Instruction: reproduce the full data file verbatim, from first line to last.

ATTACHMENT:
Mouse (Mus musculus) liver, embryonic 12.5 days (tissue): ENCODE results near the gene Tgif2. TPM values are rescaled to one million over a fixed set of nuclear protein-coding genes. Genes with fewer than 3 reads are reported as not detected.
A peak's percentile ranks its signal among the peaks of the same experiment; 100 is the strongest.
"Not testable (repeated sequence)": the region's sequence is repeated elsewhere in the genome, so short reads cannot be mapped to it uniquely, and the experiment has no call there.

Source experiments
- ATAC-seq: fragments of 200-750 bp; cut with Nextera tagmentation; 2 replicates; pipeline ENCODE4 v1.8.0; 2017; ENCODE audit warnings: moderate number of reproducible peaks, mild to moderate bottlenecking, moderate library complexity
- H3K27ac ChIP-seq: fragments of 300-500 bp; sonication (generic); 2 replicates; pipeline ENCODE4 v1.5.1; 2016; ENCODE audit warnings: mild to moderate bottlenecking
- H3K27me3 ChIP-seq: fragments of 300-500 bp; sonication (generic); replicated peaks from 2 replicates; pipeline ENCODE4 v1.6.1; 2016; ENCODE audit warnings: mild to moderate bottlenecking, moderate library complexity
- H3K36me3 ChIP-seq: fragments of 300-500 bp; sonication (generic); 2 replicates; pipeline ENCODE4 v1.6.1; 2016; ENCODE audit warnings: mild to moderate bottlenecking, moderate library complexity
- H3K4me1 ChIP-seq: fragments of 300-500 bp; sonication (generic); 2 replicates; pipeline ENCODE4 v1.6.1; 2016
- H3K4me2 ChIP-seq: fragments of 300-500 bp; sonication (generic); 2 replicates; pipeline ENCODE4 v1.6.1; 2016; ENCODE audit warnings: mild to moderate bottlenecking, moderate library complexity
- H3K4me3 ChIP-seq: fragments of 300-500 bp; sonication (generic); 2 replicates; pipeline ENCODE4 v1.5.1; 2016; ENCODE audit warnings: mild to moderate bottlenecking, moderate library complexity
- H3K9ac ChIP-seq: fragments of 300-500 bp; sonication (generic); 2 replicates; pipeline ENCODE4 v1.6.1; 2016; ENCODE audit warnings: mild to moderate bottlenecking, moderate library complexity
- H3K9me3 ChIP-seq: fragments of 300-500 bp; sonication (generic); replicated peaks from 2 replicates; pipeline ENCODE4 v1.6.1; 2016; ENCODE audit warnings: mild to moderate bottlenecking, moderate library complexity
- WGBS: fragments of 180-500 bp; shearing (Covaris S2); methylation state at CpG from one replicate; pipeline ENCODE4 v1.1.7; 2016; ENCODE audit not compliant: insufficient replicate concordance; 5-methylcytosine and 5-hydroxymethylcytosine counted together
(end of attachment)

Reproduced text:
Mouse (Mus musculus) liver, embryonic 12.5 days (tissue): ENCODE results near the gene Tgif2. TPM values are rescaled to one million over a fixed set of nuclear protein-coding genes. Genes with fewer than 3 reads are reported as not detected.
A peak's percentile ranks its signal among the peaks of the same experiment; 100 is the strongest.
"Not testable (repeated sequence)": the region's sequence is repeated elsewhere in the genome, so short reads cannot be mapped to it uniquely, and the experiment has no call there.

Source experiments
- ATAC-seq: fragments of 200-750 bp; cut with Nextera tagmentation; 2 replicates; pipeline ENCODE4 v1.8.0; 2017; ENCODE audit warnings: moderate number of reproducible peaks, mild to moderate bottlenecking, moderate library complexity
- H3K27ac ChIP-seq: fragments of 300-500 bp; sonication (generic); 2 replicates; pipeline ENCODE4 v1.5.1; 2016; ENCODE audit warnings: mild to moderate bottlenecking
- H3K27me3 ChIP-seq: fragments of 300-500 bp; sonication (generic); replicated peaks from 2 replicates; pipeline ENCODE4 v1.6.1; 2016; ENCODE audit warnings: mild to moderate bottlenecking, moderate library complexity
- H3K36me3 ChIP-seq: fragments of 300-500 bp; sonication (generic); 2 replicates; pipeline ENCODE4 v1.6.1; 2016; ENCODE audit warnings: mild to moderate bottlenecking, moderate library complexity
- H3K4me1 ChIP-seq: fragments of 300-500 bp; sonication (generic); 2 replicates; pipeline ENCODE4 v1.6.1; 2016
- H3K4me2 ChIP-seq: fragments of 300-500 bp; sonication (generic); 2 replicates; pipeline ENCODE4 v1.6.1; 2016; ENCODE audit warnings: mild to moderate bottlenecking, moderate library complexity
- H3K4me3 ChIP-seq: fragments of 300-500 bp; sonication (generic); 2 replicates; pipeline ENCODE4 v1.5.1; 2016; ENCODE audit warnings: mild to moderate bottlenecking, moderate library complexity
- H3K9ac ChIP-seq: fragments of 300-500 bp; sonication (generic); 2 replicates; pipeline ENCODE4 v1.6.1; 2016; ENCODE audit warnings: mild to moderate bottlenecking, moderate library complexity
- H3K9me3 ChIP-seq: fragments of 300-500 bp; sonication (generic); replicated peaks from 2 replicates; pipeline ENCODE4 v1.6.1; 2016; ENCODE audit warnings: mild to moderate bottlenecking, moderate library complexity
- WGBS: fragments of 180-500 bp; shearing (Covaris S2); methylation state at CpG from one replicate; pipeline ENCODE4 v1.1.7; 2016; ENCODE audit not compliant: insufficient replicate concordance; 5-methylcytosine and 5-hydroxymethylcytosine counted together